People judge each other. That’s what they do. That’s the way the world operates. If you are judged, that just makes you the same as everyone else. It just means you are getting what you have yourself given out in some other form or fashion.

But my song would not be “Drunks and Preachers” after all. It would be “Professors and Preachers,” the people who tried to steer me each in their own ways.

In the end I have rebelled against them all. I follow the advice of both and the advice of neither in my own particular way. But I owe a debt of love and gratitude, and if I could carry a tune in a five gallon bucket, I would sing them all a country cornbread song.

Tuesday the 13th

Not much to report today. I’ve been going through boxes, trying to trim down my collections of old junk. It was a failed effort for the most part.

It was part of a larger failed plan. You see, I have this urge to put together a new manuscript of poems to send out for some of the fall contests, but I don’t have enough poems and don’t have time to write enough. Or…I do have enough poems, but I don’t have enough in any single collection.

I’m not sure who made the rule, but after the first book, you have to think like that. You can’t push random samplings of your work out there for the rest of your life. You have to start organizing them into collections that make some sort of sense as collections.

Currently, I have three different new collections started, but I don’t have enough in any one collection to constitute a book length manuscript. That’s why I got this idea that I’d double up on housework and writing by culling poetic material from old notebooks.


My old notebooks are full of crap. I hope never to have to admit to writing any of that stuff. No poems to be stolen from myself there.

I did, however, read a random journal entry that made me laugh.

My friend Shelley and I once spent 15 minutes waiting on the wrong side of the road for the bus because we couldn’t figure out which side it would be driving on. This was a rip roaring hilarious experience for us according to the one existing account.

I assume it happened in England where buses do pick you up on the other side of the road, but I won’t rule out the possibility that it may have happened in Oklahoma where Shelley and I both lived at the time. I’ve done stranger things than that right here in Mississippi.

Meanwhile I’m resigning myself to the fact that I’m not going to write 30 pages worth of new poetry in the next few weeks. But that’s okay, I still have a house to clean and an embarrassingly non-literary novel to blog.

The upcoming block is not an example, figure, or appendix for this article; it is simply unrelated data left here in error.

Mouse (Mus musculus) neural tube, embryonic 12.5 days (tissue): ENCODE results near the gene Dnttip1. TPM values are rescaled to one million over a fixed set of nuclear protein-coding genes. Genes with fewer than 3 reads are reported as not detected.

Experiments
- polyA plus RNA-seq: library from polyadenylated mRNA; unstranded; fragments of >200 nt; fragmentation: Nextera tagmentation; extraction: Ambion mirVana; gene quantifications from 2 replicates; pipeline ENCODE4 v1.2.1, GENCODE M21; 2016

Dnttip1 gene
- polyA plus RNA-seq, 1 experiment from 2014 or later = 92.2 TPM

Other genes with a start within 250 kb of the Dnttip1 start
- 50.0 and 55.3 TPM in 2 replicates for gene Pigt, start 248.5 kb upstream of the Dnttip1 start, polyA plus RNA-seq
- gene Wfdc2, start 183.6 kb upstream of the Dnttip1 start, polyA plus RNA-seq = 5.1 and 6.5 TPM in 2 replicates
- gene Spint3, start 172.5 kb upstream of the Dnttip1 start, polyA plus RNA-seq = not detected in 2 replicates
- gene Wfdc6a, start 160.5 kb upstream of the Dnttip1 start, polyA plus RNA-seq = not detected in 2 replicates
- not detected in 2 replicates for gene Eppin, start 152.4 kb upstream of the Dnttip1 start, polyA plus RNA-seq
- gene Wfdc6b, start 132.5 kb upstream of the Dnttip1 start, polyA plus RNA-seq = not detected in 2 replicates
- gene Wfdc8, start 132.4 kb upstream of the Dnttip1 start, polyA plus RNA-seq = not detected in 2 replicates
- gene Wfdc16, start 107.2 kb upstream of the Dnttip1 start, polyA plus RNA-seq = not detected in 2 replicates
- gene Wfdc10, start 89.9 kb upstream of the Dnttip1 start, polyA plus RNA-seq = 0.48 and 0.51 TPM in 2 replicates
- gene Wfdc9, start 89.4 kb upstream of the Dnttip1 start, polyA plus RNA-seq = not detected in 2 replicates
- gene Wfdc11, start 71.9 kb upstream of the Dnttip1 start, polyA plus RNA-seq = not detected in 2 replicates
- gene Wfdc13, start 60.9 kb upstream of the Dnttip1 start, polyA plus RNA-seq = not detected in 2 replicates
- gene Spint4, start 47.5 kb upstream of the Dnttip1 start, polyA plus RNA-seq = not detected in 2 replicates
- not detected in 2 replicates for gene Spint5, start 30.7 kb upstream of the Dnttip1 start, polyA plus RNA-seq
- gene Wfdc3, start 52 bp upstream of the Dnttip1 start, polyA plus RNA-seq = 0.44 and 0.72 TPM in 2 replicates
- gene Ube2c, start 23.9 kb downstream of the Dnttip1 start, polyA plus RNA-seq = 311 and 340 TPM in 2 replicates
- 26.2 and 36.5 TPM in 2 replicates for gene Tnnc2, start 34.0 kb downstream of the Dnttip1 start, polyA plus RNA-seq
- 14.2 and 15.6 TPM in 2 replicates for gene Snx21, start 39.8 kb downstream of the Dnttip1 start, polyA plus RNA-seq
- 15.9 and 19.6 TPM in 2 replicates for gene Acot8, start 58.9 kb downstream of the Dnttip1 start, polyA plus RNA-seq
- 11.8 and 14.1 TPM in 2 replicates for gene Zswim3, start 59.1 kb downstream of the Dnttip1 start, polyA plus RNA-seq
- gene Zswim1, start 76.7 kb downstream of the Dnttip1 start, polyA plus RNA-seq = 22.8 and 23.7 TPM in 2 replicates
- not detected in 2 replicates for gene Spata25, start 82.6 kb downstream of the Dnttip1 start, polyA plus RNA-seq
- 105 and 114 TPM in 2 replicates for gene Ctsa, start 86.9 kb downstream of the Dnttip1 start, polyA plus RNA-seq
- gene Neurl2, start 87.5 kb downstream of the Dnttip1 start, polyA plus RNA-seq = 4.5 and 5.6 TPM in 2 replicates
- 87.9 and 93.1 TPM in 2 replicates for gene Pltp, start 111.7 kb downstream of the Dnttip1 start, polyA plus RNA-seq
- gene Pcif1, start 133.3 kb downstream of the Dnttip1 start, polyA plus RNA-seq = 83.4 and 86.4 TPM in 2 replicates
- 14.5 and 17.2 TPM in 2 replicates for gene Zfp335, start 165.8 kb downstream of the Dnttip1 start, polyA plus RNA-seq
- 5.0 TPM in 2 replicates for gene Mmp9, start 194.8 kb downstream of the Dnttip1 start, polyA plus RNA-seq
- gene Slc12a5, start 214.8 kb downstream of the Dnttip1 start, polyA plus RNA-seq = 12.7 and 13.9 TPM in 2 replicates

Look for Chapter 2 on Friday. I even wrote that on my calendar: “Blog Chapter 2.”

In which case, I better quit messing around with arranging poems and get busy working on some fluff fiction.

What I learned in 2009

Inspired by Billie Hara, I’ve decided to write my own “What I learned” list.

  • I learned that retweets can serve as temporary bookmarks, reminding me of where I found ideas I want to come back to later.
  • I learned that turning 42 puts you no closer to understanding the answer to the question of life, the universe, and everything.
  • I learned that the question is different for everyone.
  • I learned that I can do most anything I want, but I can’t do everything I want.
  • I learned how to install and format self-hosted WordPress blogs.
  • I learned that Einstein’s brain was stolen by the pathologist who did his autopsy.
  • I learned how to give a pill and worse to a cat.
  • I learned that I’m no good at cutting back on commitments.
  • I learned that I still love blogs best as digital writing tools despite the fact that most of the social benefits I once got from blogging now takes place on Facebook and Twitter.
  • I learned that I’m a Mac person.
  • I learned that I can easily become addicted to audiobooks.
  • I learned that I believe physics is poetry.
  • I learned that poetry is still my biggest interest.
  • I learned that after 40, poetry is about everything.
  • I learned that reading a single short story a day by a particular writer, like I did with Eudora Welty, is a very good way to absorb that writer’s voice and mindset.
  • I learned that the currency of the blog is in the individual post, but there’s nowhere to exchange that currency if you haven’t built up general name recognition and a network of potential readers somewhere.
  • I learned from my niece that other people want to be popular too and that it is considered rude not to like and comment on the Facebook walls of people who like and comment on yours.
  • I learned that not every social technology is intuitively obvious to me.  I don’t know what to do with Second Life and Google Wave, and I don’t know if I have time to find out.
  • I learned that there’s great amusement to be had in an oversized sweet potato sitting around the house as a conversation piece.
  • I learned that I can’t expect other people to share my enthusiasm for every project that comes along.
  • I learned that sometimes it’s better to speak my mind, sometimes it isn’t, and I’m unlikely to ever learn the difference.
  • I learned that it’s very difficult to say anything at all in less than 400 words.
  • I learned that tofu makes a great base for curry sauces.
  • I learned that the toughest audience is the closest audience.
  • I learned that nothing can compete with the imagination of a 4-year-old.
  • I learned that nothing is certain.
  • I learned that little things have the biggest impact despite the face that I only do it if I’m ready to overdo it.
  • I learned that I can take an interest in football if the Saints suddenly start winning (and then losing again).
  • I learned that belief in their own futures is the biggest thing students need to succeed.
  • I learned that having big goals means you are constantly going somewhere, and anywhere is better than nowhere.

I could keep going, but…this is probably more than enough.  I hope I remember to ask my students to do this next year.